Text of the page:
Can Trump Win in 2020 Getting 43 Percent of the Popular Vote? It Happened in 1992 and 1968.

Yesterday’s post about journalists often not being good at predicting the outcome of presidential elections focused on 1992, when many journalists thought President George H.W. Bush would easily defeat Arkansas Governor Bill Clinton. A third party candidate, Ross Perot, was considered too weak to affect the election. The actual vote: Bill Clinton, 44,909,899 votes, George Bush, 39,105, 545 votes, Ross Perot, 19,743,821 votes. Clinton got 43 percent of the vote, Bush 37.4 percent, Perot a surprising 18.9 percent. While Perot didn’t win any electoral votes, his strong popular vote affected the outcome in some states.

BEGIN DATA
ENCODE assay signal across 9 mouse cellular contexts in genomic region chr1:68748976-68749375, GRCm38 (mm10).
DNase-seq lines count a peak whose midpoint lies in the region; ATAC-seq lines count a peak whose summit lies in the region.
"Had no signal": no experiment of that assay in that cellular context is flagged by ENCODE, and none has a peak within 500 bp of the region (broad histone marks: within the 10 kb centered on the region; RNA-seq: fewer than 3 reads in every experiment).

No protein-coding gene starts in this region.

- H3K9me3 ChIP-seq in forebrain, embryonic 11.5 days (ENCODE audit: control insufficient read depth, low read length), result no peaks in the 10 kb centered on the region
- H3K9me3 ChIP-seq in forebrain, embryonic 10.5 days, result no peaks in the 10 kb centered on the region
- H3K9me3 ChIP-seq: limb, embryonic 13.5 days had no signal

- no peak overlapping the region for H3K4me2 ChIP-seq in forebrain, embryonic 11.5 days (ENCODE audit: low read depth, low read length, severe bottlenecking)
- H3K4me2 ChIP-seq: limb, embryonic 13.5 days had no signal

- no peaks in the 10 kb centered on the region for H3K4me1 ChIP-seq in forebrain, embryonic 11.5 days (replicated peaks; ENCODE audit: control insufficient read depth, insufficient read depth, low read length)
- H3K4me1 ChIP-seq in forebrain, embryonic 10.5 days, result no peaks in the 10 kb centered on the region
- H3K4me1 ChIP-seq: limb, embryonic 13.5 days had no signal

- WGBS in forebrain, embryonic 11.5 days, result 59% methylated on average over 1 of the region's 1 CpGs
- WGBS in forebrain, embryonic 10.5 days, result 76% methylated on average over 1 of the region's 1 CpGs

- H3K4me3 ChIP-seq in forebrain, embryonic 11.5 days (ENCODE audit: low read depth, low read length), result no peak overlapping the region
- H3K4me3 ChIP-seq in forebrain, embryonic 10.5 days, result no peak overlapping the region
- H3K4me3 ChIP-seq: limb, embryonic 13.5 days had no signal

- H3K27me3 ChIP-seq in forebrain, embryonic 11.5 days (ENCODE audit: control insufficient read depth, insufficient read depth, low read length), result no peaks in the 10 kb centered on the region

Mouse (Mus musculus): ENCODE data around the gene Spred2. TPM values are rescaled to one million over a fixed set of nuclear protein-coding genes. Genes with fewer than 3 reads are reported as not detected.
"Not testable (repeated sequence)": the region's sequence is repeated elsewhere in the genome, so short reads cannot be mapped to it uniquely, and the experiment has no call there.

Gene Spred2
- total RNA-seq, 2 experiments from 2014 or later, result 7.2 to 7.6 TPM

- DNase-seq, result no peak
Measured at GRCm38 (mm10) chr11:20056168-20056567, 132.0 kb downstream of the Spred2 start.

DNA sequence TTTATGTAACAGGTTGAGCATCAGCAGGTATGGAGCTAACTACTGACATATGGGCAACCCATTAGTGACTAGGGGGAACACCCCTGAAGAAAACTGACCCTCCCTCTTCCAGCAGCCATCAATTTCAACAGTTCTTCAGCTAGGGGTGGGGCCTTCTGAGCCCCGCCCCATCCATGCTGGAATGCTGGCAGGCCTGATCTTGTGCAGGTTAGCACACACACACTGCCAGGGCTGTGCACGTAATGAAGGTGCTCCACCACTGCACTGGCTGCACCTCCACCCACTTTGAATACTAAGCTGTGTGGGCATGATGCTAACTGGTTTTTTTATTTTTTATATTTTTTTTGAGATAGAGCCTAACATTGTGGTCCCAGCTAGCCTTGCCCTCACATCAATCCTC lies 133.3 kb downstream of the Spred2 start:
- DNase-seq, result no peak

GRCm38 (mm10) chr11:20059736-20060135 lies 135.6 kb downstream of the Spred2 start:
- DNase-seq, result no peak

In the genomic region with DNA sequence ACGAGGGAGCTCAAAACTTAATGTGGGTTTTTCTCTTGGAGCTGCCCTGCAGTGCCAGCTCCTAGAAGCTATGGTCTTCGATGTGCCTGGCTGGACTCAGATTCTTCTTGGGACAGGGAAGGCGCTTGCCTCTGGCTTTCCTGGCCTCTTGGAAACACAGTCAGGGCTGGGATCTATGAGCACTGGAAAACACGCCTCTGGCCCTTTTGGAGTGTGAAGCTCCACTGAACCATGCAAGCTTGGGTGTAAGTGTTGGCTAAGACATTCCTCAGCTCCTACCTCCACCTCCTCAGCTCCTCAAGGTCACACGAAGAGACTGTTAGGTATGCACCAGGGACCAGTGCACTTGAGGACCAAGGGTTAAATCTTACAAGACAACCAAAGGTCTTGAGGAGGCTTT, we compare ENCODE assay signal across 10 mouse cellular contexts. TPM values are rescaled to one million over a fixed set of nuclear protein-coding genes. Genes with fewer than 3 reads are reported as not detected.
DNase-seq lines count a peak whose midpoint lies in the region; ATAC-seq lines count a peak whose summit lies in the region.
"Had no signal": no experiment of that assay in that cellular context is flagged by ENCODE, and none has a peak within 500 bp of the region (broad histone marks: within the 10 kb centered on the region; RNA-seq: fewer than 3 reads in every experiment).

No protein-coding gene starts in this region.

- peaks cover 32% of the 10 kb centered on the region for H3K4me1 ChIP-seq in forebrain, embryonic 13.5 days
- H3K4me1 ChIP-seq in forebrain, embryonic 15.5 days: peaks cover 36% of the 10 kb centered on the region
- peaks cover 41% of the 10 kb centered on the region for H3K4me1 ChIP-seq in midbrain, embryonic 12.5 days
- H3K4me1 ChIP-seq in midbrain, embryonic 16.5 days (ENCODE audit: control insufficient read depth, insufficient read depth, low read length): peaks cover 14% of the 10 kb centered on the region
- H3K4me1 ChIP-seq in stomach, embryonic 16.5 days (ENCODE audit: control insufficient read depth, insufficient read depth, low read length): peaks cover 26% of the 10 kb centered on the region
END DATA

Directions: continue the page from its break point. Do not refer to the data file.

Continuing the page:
1992 had some echoes of the 1968 election when Richard Nixon defeated Vice President Hubert Humphrey with a third party candidate, George Wallace, affecting the outcome. The popular vote: Nixon 31, 783,783; Humphrey 31,271,839; Wallace 9,901,118. Nixon won 301 electoral votes. Humphrey 191 electoral votes, and Wallace 46.

From a New York magazine piece by Ed Kilgore on 1968:

Gallup was close to predicting the 1968 results exactly: Nixon won 43.4 percent of the popular vote while Humphrey won 42.7 percent (Wallace finished with 13.5 percent). Nixon’s 110-vote Electoral College margin (301–191). . .was just 31 above the bare majority necessary to win (Wallace had 46 electoral votes from the five southern states he carried). As Michael Cohen noted in American Maelstrom, a shift of 42,000 votes in three states (Alaska, Missouri and New Jersey) from Nixon to Humphrey would have thrown the election into the House with its Democratic majority.

In 2020, could a third party candidate help elect a president who gets only 43 percent of the popular vote? It happened in 1992 and 1968.

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